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    I look at weekly charts as that's my preferred timeframe these days. If I can see that price has been going sideways for a few months, and has started picking back up, preferably with increased volume, I'll look to buy. If price drops below the sideways action low, that's my signal that I'm wrong and I get out. I don't want to be in a share that's trending down.
     
  9. The Falcon

    The Falcon Well-Known Member

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    "Dogs of the Dow" is a very simple quant value investing approach.

    It is not a trading strategy.
     
  10. austing

    austing Well-Known Member

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    If you want to apply "Dogs of the Dow" locally do a search on "Dingoes of the ASX"

    I'm not a great believer in the strategy but the following article is but one of many interpretations of the approach;

    Dividend Yield Investing (Australia)
     
  11. The Falcon

    The Falcon Well-Known Member

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    Australian general insurers are poor businesses across the board. A good filter along with resources, airlines, reits.............

    Yes, DJIA is interesting in that is not a simple cap weighted index. There are some qualitative guidelines employed which determines what goes in and comes out. Its also a price weighted (as opposed to cap weighted) index. I'd be very leery of transferring a strategy back tested on the Dow to say, the ASX200.

    If you are interested in the kind of stuff "The 52 week low formula" is another similar quant value strategy with additional filters. The book might be of interest to you. Where I come at to all of this stuff really is you need to be running post tax calcs to assess the viability of the strategy in the real world, and that its all well and good to start a rules based portfolio, its another to stick with it.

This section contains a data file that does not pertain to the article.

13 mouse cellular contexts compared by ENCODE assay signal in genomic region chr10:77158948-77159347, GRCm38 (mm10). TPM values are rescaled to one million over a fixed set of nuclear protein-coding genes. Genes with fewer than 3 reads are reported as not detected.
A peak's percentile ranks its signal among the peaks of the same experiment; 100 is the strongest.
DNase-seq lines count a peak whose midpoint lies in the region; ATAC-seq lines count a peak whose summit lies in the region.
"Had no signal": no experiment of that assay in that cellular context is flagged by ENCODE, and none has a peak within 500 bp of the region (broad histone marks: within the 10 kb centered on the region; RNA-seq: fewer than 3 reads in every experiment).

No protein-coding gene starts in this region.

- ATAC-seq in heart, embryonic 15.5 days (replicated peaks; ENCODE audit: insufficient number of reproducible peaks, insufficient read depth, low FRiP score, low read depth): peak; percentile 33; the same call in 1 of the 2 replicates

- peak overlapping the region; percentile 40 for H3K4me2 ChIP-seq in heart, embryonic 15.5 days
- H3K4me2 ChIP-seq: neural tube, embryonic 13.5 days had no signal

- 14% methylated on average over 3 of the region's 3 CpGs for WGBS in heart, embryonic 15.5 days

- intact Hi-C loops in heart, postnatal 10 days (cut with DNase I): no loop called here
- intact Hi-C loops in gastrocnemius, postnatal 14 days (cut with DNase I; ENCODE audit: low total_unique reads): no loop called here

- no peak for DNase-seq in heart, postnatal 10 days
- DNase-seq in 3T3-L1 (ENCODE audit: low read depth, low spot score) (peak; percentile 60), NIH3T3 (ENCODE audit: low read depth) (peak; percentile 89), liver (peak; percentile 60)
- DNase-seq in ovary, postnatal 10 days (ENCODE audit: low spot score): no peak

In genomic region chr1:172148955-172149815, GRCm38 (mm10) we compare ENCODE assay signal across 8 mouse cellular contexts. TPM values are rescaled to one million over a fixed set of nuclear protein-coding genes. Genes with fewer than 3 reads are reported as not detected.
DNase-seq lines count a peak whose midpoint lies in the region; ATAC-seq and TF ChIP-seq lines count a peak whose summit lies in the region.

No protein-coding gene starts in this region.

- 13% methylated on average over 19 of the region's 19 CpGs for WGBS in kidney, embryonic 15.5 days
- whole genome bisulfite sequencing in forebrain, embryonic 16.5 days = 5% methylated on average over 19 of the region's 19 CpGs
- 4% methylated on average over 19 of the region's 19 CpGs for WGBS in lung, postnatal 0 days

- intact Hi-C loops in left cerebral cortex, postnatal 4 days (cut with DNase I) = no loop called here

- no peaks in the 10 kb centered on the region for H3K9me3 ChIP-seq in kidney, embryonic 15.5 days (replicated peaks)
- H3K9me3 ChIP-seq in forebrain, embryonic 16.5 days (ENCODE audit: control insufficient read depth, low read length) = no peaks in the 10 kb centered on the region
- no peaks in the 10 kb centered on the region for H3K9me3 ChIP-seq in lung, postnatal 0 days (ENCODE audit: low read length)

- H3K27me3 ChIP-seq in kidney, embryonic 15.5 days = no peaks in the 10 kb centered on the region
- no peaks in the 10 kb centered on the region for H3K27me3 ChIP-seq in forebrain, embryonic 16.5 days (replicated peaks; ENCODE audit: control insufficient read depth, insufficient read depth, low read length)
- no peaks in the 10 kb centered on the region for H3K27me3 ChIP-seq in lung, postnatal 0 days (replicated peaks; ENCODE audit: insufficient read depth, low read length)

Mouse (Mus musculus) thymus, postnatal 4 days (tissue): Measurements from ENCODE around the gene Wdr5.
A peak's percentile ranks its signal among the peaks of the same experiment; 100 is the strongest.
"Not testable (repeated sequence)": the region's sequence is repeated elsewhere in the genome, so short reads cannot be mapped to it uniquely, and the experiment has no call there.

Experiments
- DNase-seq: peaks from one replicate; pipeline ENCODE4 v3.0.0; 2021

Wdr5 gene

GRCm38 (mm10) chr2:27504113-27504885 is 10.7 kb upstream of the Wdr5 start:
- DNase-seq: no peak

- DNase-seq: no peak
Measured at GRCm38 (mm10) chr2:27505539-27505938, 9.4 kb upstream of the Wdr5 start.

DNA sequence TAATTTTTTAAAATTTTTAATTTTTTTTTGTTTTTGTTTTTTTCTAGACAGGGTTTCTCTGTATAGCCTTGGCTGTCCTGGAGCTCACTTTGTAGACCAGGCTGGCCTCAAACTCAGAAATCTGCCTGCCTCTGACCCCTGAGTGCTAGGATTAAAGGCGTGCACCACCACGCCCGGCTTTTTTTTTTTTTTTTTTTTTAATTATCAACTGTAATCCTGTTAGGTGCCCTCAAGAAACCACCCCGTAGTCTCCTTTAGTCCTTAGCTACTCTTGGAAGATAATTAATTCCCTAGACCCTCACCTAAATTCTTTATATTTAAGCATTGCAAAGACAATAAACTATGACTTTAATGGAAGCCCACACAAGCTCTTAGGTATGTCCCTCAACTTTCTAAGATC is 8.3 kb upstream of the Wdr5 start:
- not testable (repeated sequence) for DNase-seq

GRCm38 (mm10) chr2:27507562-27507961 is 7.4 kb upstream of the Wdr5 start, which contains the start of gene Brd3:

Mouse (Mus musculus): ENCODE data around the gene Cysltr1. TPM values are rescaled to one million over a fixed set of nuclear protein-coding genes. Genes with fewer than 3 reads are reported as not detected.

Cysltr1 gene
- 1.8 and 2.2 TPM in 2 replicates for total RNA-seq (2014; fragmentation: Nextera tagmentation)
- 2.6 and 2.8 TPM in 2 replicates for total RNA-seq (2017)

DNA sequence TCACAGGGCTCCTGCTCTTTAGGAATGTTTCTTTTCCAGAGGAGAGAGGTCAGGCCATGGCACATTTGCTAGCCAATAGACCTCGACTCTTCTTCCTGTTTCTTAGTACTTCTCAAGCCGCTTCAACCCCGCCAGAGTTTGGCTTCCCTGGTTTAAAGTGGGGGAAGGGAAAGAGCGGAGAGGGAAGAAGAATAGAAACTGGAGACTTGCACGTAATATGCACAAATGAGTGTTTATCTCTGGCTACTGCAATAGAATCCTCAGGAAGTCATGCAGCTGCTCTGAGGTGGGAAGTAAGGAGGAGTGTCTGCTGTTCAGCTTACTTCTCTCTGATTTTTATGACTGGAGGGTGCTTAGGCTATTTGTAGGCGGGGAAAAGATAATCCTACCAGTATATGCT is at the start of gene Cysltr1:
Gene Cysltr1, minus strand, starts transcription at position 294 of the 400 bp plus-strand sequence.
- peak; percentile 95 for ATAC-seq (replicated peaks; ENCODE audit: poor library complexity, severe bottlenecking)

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  12. joel

    joel Well-Known Member

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    STO aren't a good investment even in a high oil price environment.. with them you're basically betting the oil price will rebound. Maybe try SXY or BPT for an energy company with better fundamentals
     
  13. kum yin lau

    kum yin lau Well-Known Member

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    Hi, I'll check SXY and BPT. I'm looking for dingoes!!

    The mastiff I bought at under 6 cents is NEA currently 54 cents. Like I said, at those prices, one could buy containerloads of them. The best thing I ever did was I moved the real dogs like NTU etc to buy the newer dog which became a good dog to own.

    KY
     
  14. kum yin lau

    kum yin lau Well-Known Member

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    Hi, updates. I'm kicking myself for selling NEA at 48 cents. The price today is 73
    QBE has bounced back a bit. It's 10.24 I bought all the way down to 9.40 but didn't dare buy any more at 9.24

    Still good for a 35 day spree.

    NTU is now on the list of to buy.

    KY
     
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  15. kum yin lau

    kum yin lau Well-Known Member

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    Hi, interested yet? NEA current price 90+ BHP 23+ QBE 10.35 BOL 11.5 NTU 15

    It's only been 3 months but if anyone bought a containerful of BOL or NTU ...

    I did make 2 thousand from the most unlikely of shares DYE

    Now I like BPF and YBR mostly because the financials show them making money.

    KY